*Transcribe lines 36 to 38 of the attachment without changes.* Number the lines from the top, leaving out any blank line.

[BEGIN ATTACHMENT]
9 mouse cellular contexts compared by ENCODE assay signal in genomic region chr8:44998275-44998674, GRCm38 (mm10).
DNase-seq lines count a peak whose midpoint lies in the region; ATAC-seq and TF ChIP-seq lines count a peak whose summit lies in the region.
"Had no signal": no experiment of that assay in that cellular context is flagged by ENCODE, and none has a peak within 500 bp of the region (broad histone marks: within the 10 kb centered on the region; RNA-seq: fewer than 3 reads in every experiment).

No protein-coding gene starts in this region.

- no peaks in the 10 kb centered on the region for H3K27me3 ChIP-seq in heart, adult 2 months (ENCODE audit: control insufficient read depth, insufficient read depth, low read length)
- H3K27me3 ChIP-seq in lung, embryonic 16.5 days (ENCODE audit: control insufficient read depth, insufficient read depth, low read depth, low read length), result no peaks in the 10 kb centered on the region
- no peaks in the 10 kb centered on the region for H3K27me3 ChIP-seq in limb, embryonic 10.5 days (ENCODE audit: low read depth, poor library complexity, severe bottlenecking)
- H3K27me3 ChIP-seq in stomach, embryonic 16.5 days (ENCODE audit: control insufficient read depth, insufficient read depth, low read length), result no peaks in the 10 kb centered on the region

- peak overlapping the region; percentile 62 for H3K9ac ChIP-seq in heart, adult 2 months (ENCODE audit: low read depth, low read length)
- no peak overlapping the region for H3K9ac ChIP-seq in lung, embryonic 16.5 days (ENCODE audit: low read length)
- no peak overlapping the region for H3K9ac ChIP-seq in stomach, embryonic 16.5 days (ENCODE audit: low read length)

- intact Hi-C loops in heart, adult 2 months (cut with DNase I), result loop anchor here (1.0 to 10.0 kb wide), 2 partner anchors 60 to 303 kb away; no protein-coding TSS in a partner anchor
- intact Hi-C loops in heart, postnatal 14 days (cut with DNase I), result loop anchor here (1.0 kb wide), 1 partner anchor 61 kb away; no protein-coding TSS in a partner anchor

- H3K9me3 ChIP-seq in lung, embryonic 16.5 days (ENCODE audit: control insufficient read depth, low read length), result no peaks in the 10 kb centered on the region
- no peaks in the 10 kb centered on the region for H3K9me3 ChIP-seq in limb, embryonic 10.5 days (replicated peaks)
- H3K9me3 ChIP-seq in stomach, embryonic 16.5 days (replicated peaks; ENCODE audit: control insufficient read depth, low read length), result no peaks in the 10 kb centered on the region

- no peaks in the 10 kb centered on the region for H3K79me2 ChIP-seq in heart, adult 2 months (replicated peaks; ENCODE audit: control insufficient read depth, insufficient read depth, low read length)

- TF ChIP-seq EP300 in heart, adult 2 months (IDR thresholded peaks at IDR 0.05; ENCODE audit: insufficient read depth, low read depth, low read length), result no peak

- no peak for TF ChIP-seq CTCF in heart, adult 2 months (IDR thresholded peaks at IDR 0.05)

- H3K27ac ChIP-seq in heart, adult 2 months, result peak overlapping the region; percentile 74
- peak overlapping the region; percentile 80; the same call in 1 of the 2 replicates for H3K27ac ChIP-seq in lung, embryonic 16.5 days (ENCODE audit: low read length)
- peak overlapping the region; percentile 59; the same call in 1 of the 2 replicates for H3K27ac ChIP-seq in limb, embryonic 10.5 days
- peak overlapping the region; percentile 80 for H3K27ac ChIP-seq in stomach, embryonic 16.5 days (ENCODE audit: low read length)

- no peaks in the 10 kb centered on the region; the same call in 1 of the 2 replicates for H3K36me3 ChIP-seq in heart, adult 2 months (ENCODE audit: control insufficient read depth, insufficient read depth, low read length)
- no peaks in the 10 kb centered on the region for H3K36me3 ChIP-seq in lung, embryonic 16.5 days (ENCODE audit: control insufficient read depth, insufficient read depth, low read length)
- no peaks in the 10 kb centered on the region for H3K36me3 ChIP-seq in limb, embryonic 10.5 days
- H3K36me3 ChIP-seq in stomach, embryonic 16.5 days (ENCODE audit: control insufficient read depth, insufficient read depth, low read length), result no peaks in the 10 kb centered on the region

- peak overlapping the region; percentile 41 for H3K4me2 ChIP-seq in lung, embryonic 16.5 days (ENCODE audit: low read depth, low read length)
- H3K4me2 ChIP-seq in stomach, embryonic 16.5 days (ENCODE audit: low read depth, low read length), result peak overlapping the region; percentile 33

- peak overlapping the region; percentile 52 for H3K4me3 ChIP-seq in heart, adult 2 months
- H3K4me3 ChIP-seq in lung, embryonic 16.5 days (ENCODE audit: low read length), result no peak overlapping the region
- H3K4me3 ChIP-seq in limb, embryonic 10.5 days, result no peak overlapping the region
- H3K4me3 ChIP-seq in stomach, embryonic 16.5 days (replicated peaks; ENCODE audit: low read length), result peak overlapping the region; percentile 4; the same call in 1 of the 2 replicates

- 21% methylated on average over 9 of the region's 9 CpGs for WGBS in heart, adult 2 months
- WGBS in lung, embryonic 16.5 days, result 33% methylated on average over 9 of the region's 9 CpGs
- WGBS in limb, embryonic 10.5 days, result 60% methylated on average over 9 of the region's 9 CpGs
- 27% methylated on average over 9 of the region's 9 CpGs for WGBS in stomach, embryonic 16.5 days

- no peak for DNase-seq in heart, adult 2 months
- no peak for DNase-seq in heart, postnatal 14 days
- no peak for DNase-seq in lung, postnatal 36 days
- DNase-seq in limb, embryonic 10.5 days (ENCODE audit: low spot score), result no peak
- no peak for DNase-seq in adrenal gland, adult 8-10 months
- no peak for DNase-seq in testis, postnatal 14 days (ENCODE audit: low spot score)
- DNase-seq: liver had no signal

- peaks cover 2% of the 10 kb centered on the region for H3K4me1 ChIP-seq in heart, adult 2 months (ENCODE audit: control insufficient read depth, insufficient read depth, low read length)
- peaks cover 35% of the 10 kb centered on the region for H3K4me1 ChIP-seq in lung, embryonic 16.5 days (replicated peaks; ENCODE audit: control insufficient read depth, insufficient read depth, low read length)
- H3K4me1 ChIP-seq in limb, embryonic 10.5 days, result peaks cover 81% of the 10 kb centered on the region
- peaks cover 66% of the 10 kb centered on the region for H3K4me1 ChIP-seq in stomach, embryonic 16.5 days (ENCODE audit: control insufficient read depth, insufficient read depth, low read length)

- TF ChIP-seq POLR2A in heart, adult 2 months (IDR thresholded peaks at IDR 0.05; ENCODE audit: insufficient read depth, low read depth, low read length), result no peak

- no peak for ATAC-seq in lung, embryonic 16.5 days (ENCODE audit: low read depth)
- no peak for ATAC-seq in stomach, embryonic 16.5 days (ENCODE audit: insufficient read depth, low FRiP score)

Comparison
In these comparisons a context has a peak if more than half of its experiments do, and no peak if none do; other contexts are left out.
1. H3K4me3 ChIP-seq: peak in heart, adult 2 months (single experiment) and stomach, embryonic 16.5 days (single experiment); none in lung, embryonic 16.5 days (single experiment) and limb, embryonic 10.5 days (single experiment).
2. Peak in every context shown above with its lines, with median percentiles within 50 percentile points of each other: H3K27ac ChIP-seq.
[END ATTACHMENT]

- WGBS in limb, embryonic 10.5 days, result 60% methylated on average over 9 of the region's 9 CpGs
- 27% methylated on average over 9 of the region's 9 CpGs for WGBS in stomach, embryonic 16.5 days

- no peak for DNase-seq in heart, adult 2 months